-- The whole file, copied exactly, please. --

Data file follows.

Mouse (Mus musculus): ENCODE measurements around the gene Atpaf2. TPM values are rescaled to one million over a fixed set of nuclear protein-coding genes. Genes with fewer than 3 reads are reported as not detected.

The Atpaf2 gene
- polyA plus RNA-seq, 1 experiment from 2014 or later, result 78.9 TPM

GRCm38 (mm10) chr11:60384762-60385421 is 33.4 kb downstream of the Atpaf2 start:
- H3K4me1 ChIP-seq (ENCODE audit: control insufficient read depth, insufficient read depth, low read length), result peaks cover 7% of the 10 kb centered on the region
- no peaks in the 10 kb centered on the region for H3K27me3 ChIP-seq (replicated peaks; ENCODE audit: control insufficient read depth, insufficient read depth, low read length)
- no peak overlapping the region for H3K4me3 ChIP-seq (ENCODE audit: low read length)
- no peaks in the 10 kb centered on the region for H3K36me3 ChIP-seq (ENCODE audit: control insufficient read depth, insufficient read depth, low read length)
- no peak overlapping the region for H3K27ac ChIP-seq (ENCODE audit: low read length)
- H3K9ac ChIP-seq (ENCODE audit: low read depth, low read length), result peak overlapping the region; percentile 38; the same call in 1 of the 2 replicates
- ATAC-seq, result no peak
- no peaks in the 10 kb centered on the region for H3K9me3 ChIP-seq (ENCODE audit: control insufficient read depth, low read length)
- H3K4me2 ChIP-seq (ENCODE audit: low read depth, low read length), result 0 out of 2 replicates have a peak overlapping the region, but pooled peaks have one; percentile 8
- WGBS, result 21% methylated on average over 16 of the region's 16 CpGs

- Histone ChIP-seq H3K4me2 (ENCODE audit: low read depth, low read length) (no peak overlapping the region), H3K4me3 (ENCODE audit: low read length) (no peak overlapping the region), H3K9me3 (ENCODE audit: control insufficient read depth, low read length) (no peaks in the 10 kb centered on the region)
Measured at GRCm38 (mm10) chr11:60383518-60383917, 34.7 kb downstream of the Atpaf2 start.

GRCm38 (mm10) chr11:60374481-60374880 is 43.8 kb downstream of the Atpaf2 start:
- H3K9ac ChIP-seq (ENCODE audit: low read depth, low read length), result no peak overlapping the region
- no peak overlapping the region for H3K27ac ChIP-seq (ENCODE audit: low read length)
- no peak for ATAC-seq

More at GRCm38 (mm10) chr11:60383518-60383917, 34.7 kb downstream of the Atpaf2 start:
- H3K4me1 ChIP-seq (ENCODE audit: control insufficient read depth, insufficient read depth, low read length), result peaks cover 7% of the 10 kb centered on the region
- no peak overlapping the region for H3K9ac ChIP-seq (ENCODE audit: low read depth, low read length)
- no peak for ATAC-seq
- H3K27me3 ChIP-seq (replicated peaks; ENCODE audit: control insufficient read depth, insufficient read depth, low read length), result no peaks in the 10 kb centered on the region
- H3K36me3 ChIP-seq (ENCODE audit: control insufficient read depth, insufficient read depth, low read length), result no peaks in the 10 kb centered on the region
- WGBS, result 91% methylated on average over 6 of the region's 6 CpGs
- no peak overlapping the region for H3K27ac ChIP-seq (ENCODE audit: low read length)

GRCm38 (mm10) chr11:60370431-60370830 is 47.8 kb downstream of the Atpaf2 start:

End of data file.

Mouse (Mus musculus): ENCODE measurements around the gene Atpaf2. TPM values are rescaled to one million over a fixed set of nuclear protein-coding genes. Genes with fewer than 3 reads are reported as not detected.

The Atpaf2 gene
- polyA plus RNA-seq, 1 experiment from 2014 or later, result 78.9 TPM

GRCm38 (mm10) chr11:60384762-60385421 is 33.4 kb downstream of the Atpaf2 start:
- H3K4me1 ChIP-seq (ENCODE audit: control insufficient read depth, insufficient read depth, low read length), result peaks cover 7% of the 10 kb centered on the region
- no peaks in the 10 kb centered on the region for H3K27me3 ChIP-seq (replicated peaks; ENCODE audit: control insufficient read depth, insufficient read depth, low read length)
- no peak overlapping the region for H3K4me3 ChIP-seq (ENCODE audit: low read length)
- no peaks in the 10 kb centered on the region for H3K36me3 ChIP-seq (ENCODE audit: control insufficient read depth, insufficient read depth, low read length)
- no peak overlapping the region for H3K27ac ChIP-seq (ENCODE audit: low read length)
- H3K9ac ChIP-seq (ENCODE audit: low read depth, low read length), result peak overlapping the region; percentile 38; the same call in 1 of the 2 replicates
- ATAC-seq, result no peak
- no peaks in the 10 kb centered on the region for H3K9me3 ChIP-seq (ENCODE audit: control insufficient read depth, low read length)
- H3K4me2 ChIP-seq (ENCODE audit: low read depth, low read length), result 0 out of 2 replicates have a peak overlapping the region, but pooled peaks have one; percentile 8
- WGBS, result 21% methylated on average over 16 of the region's 16 CpGs

- Histone ChIP-seq H3K4me2 (ENCODE audit: low read depth, low read length) (no peak overlapping the region), H3K4me3 (ENCODE audit: low read length) (no peak overlapping the region), H3K9me3 (ENCODE audit: control insufficient read depth, low read length) (no peaks in the 10 kb centered on the region)
Measured at GRCm38 (mm10) chr11:60383518-60383917, 34.7 kb downstream of the Atpaf2 start.

GRCm38 (mm10) chr11:60374481-60374880 is 43.8 kb downstream of the Atpaf2 start:
- H3K9ac ChIP-seq (ENCODE audit: low read depth, low read length), result no peak overlapping the region
- no peak overlapping the region for H3K27ac ChIP-seq (ENCODE audit: low read length)
- no peak for ATAC-seq

More at GRCm38 (mm10) chr11:60383518-60383917, 34.7 kb downstream of the Atpaf2 start:
- H3K4me1 ChIP-seq (ENCODE audit: control insufficient read depth, insufficient read depth, low read length), result peaks cover 7% of the 10 kb centered on the region
- no peak overlapping the region for H3K9ac ChIP-seq (ENCODE audit: low read depth, low read length)
- no peak for ATAC-seq
- H3K27me3 ChIP-seq (replicated peaks; ENCODE audit: control insufficient read depth, insufficient read depth, low read length), result no peaks in the 10 kb centered on the region
- H3K36me3 ChIP-seq (ENCODE audit: control insufficient read depth, insufficient read depth, low read length), result no peaks in the 10 kb centered on the region
- WGBS, result 91% methylated on average over 6 of the region's 6 CpGs
- no peak overlapping the region for H3K27ac ChIP-seq (ENCODE audit: low read length)

GRCm38 (mm10) chr11:60370431-60370830 is 47.8 kb downstream of the Atpaf2 start: